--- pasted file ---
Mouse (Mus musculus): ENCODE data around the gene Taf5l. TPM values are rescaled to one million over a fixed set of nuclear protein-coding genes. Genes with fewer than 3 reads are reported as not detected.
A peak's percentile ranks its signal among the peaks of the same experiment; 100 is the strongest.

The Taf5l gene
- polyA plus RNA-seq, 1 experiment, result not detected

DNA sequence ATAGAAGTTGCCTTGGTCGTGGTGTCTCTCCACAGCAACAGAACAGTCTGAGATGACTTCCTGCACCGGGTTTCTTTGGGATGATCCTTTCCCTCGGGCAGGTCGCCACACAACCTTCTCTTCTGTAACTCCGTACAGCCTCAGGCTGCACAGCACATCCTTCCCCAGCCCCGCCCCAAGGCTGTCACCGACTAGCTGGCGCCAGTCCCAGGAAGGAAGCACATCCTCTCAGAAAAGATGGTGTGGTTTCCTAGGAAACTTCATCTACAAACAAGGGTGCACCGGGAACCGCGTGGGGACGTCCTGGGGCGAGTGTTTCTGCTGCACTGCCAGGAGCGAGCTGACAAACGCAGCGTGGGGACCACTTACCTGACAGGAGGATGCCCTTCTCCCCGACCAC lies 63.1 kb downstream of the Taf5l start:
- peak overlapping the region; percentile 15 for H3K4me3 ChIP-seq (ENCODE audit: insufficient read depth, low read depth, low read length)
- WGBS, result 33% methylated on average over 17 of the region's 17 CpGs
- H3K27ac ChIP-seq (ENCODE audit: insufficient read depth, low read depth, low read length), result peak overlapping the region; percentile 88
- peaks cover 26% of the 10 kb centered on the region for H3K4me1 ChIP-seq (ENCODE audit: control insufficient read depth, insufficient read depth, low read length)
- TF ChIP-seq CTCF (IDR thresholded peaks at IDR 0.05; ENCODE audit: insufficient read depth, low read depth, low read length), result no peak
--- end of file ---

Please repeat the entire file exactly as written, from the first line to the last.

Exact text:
Mouse (Mus musculus): ENCODE data around the gene Taf5l. TPM values are rescaled to one million over a fixed set of nuclear protein-coding genes. Genes with fewer than 3 reads are reported as not detected.
A peak's percentile ranks its signal among the peaks of the same experiment; 100 is the strongest.

The Taf5l gene
- polyA plus RNA-seq, 1 experiment, result not detected

DNA sequence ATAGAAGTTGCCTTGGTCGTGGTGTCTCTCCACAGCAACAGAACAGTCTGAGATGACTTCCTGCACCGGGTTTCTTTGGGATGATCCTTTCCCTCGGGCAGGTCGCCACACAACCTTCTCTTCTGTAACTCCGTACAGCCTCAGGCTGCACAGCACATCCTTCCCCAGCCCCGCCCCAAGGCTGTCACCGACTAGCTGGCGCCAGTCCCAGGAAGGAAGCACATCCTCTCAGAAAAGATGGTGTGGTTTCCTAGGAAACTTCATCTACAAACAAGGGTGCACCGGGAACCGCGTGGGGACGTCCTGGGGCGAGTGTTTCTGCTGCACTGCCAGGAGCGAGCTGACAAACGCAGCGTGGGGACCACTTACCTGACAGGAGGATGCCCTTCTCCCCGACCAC lies 63.1 kb downstream of the Taf5l start:
- peak overlapping the region; percentile 15 for H3K4me3 ChIP-seq (ENCODE audit: insufficient read depth, low read depth, low read length)
- WGBS, result 33% methylated on average over 17 of the region's 17 CpGs
- H3K27ac ChIP-seq (ENCODE audit: insufficient read depth, low read depth, low read length), result peak overlapping the region; percentile 88
- peaks cover 26% of the 10 kb centered on the region for H3K4me1 ChIP-seq (ENCODE audit: control insufficient read depth, insufficient read depth, low read length)
- TF ChIP-seq CTCF (IDR thresholded peaks at IDR 0.05; ENCODE audit: insufficient read depth, low read depth, low read length), result no peak